What steps are involved when changing an employee’s employment contract?

What steps are involved when changing an employee’s employment contract?

Sometimes there are shifts that occur in the workplace that prompt creating new employment contracts for some or all employees. Drafting new employment contracts must be done with precision and accuracy. Any mistakes could possibly lead to constructive dismissal claims, especially if the changes negatively impact the employee’s role.

An employment contract not only outlines the employee’s pay, expectations, and responsibilities; but it also includes the steps that follow possible, or inevitable, termination. The contract will include variables like termination notice, pay, and if a severance package is relevant under the circumstances. For example, an employee’s contract can outline, that when terminated, they are entitled to a minimum of 3 months of pay in lieu of notice meaning they will be paid the equivalent to three months’ pay instead of three months’ warning. It is the employer’s legal responsibility to provide this amount of pay-in-lieu of notice, and if abandoned, can expect a wrongful dismissal claim.

When an employer needs to make drastic changes to an employee’s contract, like altering their role, sending them to a new location, reducing wages, etc.; the court has characterized these alterations as a fundamental change. This type of change to a contract should be accepted by the employee for it to be legally reasonable. Without the consent of the employee, the employer could again, be subject to a constructive dismissal claim.

Additional to the consent of the employee, the employer must include a “valuable consideration” to accepting the new terms of the contract. In other words, when an employer decides to make a drastic change to an employee’s contract, there must be some incentive for the employee to agree to these changes.

If the employee does not accept these new terms, it is legally possible for the employer to make the decision to make the adjustment, nonetheless. This option is called a unilateral decision by the employer, where the consent of the employee is not necessary. There are situations where transitions in a workplace ought to be pursued, even if the employees aren’t in agreeance.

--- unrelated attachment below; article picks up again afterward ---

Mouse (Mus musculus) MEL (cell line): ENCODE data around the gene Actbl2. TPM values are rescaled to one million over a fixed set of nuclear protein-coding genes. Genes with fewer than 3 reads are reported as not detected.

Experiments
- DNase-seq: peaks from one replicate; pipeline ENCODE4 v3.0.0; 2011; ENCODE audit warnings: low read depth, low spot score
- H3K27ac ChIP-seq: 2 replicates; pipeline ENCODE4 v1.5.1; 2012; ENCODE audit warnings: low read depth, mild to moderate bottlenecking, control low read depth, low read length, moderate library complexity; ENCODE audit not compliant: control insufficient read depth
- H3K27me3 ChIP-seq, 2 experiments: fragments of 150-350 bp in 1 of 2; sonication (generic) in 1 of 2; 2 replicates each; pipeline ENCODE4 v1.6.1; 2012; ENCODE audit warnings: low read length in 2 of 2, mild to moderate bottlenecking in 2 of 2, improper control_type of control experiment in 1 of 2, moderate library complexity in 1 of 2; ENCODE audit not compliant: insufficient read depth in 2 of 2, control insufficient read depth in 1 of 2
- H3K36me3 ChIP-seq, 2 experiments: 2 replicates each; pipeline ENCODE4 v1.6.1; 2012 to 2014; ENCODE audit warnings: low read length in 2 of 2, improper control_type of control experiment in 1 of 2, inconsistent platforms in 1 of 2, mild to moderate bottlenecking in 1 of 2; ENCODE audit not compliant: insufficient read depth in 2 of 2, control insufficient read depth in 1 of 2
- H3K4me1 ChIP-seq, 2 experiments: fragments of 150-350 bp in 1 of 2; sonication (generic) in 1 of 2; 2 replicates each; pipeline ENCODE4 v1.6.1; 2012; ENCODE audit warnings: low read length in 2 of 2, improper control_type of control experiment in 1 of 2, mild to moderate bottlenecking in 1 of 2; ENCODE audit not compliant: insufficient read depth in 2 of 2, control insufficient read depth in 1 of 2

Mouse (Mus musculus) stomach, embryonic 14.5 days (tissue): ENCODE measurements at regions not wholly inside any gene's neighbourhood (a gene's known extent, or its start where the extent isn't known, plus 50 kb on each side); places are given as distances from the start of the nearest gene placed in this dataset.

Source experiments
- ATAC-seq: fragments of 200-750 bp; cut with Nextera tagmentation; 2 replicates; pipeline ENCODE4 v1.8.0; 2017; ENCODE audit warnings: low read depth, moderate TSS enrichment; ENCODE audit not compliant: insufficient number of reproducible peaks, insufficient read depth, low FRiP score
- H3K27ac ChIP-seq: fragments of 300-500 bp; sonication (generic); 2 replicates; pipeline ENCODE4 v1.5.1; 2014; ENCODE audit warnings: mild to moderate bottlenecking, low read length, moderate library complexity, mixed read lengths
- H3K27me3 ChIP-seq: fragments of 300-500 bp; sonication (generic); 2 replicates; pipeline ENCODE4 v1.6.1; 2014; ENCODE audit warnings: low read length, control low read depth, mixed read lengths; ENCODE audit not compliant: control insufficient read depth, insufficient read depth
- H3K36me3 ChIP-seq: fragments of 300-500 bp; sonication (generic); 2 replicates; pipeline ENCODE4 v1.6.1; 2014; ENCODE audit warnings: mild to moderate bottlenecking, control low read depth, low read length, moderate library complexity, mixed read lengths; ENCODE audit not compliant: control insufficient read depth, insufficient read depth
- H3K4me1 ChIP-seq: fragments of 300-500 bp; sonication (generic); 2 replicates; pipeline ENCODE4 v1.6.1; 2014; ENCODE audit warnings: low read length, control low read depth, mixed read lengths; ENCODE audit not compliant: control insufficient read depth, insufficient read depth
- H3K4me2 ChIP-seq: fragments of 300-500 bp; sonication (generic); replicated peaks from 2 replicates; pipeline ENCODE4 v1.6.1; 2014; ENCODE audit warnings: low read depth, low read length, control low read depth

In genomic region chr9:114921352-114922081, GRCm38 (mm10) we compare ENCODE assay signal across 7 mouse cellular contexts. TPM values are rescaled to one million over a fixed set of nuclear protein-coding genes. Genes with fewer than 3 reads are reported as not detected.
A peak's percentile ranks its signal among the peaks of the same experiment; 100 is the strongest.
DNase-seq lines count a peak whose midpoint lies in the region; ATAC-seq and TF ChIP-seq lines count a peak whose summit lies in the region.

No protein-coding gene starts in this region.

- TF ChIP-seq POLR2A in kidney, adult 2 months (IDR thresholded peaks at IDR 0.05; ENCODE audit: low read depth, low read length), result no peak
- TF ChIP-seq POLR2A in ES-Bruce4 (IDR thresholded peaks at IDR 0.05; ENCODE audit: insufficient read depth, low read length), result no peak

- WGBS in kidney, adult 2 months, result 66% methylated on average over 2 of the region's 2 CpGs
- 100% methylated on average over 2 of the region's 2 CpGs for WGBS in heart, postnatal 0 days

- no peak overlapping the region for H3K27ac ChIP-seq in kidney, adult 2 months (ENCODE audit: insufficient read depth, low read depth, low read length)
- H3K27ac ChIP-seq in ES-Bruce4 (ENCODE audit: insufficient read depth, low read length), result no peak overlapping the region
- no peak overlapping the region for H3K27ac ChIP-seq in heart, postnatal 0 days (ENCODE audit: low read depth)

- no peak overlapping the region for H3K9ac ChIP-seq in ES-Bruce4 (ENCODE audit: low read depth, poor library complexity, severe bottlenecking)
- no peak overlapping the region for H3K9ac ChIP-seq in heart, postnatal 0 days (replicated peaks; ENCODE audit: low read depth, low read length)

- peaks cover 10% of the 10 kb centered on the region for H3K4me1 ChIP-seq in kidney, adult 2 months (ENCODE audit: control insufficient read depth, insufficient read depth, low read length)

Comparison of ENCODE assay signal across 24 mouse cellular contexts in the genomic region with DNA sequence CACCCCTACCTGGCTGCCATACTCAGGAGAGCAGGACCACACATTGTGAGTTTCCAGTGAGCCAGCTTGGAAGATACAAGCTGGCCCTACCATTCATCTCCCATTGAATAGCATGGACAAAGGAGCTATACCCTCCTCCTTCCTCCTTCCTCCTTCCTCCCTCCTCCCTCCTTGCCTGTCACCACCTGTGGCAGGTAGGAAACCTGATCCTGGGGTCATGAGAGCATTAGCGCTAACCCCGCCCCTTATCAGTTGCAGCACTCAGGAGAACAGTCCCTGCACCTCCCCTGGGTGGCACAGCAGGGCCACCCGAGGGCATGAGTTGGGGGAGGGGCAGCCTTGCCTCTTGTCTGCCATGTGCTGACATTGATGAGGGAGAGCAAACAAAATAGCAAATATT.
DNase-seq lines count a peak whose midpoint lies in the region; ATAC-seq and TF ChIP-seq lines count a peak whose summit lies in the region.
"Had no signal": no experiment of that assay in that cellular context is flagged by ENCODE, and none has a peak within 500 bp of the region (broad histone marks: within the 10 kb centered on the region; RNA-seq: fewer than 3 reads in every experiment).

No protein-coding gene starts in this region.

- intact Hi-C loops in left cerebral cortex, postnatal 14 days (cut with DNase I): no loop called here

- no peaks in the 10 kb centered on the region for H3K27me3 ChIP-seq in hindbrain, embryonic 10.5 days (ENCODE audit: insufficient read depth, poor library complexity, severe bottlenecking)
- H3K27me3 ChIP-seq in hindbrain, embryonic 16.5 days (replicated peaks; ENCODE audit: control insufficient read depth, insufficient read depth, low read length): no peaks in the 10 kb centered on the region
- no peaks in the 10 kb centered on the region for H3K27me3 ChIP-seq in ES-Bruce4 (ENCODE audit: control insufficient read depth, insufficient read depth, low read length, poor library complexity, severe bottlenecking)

However, contracts are meant to be signify a mutual acceptance of the terms, not solely the opinion of one party. A unilateral change becomes more accepted if there had been written terms in the previous contracts enabling these changes to occur in the future. For example, if one of the terms of the original employment contract describes ways the employer can alter the employee’s work role and the employer has not strayed from these provisions, then these actions are legally acceptable.

For an employer’s unilateral decision to be reasonable, there is a specific methodology the employer should follow. First, the employer must provide sufficient notice to their employee that changes must be made. The employer must be clear that these modifications are necessary, and that the preceding contract is no longer viable. The employer could also offer the employee a job consisting of the new terms. And lastly, the employer must guarantee that no changes will be implemented until the employee’s notice period is over.

If you are an employer who wants to create new employment contracts, please contact KCY at LAW by filling in an online consultation request or contact us by phone at 905-639-0999 to book your consultation today.